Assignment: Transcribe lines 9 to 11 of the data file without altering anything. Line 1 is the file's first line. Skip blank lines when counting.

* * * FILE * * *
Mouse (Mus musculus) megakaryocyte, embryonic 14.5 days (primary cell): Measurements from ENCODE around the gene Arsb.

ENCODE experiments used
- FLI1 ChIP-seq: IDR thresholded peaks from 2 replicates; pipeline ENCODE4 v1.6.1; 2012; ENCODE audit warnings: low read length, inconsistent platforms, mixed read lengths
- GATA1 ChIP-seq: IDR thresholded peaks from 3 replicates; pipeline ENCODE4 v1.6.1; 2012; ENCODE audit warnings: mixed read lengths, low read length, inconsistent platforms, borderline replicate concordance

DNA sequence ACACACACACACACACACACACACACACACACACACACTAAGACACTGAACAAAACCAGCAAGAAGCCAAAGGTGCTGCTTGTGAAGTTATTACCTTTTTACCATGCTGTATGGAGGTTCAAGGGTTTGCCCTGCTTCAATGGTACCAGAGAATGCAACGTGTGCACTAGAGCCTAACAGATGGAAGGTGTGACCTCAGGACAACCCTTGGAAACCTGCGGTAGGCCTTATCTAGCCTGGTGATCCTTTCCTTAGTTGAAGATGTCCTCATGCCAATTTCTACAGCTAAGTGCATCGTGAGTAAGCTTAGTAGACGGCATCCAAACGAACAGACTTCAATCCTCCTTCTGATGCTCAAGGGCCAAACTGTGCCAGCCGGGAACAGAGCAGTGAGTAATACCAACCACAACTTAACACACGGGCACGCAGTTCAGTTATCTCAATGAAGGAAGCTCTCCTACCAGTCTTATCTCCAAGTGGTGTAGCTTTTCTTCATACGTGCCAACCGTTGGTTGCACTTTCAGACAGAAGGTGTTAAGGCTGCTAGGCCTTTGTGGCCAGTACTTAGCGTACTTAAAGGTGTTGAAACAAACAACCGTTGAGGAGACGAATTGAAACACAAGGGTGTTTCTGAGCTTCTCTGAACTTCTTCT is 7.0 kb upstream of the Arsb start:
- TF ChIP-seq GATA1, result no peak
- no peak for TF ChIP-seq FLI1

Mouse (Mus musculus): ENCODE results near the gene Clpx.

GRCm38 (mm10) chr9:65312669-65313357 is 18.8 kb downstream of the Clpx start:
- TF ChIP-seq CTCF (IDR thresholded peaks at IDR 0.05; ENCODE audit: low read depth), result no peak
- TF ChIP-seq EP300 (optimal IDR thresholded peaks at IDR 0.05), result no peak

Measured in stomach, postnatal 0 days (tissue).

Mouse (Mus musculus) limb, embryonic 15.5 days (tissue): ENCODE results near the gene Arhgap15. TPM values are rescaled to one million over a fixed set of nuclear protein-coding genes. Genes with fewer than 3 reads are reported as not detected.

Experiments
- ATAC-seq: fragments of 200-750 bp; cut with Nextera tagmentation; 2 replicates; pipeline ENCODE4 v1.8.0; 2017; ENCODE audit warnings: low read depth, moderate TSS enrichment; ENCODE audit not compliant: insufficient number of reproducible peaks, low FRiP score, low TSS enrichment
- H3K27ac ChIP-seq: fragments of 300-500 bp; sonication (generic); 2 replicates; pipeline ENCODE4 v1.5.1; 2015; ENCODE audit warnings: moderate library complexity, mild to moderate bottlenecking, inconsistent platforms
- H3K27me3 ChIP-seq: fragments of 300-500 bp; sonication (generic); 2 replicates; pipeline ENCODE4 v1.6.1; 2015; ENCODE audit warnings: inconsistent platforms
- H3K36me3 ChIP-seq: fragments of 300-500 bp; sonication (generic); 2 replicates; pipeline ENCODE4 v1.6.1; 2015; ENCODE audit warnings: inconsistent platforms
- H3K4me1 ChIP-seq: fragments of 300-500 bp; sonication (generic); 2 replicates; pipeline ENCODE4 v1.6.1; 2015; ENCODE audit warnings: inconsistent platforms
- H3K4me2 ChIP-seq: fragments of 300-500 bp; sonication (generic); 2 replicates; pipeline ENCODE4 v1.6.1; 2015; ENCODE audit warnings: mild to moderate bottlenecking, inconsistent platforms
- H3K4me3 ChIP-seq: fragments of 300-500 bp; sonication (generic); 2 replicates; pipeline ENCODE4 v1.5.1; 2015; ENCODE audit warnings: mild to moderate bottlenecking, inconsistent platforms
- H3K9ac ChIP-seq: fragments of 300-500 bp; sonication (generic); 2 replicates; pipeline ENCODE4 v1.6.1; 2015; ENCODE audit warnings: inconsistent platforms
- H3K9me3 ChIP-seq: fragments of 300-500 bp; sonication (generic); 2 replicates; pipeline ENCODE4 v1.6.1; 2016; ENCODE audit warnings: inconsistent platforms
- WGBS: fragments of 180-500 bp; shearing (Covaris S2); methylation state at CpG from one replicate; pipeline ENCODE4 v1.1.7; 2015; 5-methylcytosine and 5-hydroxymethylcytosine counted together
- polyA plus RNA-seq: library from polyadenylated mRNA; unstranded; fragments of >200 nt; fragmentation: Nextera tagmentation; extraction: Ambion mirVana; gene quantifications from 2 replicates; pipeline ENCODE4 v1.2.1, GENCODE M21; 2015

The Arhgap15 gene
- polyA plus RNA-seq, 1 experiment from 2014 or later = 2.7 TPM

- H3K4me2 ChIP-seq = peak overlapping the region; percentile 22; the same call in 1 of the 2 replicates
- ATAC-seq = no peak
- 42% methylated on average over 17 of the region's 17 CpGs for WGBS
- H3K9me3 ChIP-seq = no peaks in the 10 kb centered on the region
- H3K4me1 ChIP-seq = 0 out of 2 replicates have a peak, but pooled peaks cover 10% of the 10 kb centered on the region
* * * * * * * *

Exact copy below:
GRCm38 (mm10) chr9:65312669-65313357 is 18.8 kb downstream of the Clpx start:
- TF ChIP-seq CTCF (IDR thresholded peaks at IDR 0.05; ENCODE audit: low read depth), result no peak
- TF ChIP-seq EP300 (optimal IDR thresholded peaks at IDR 0.05), result no peak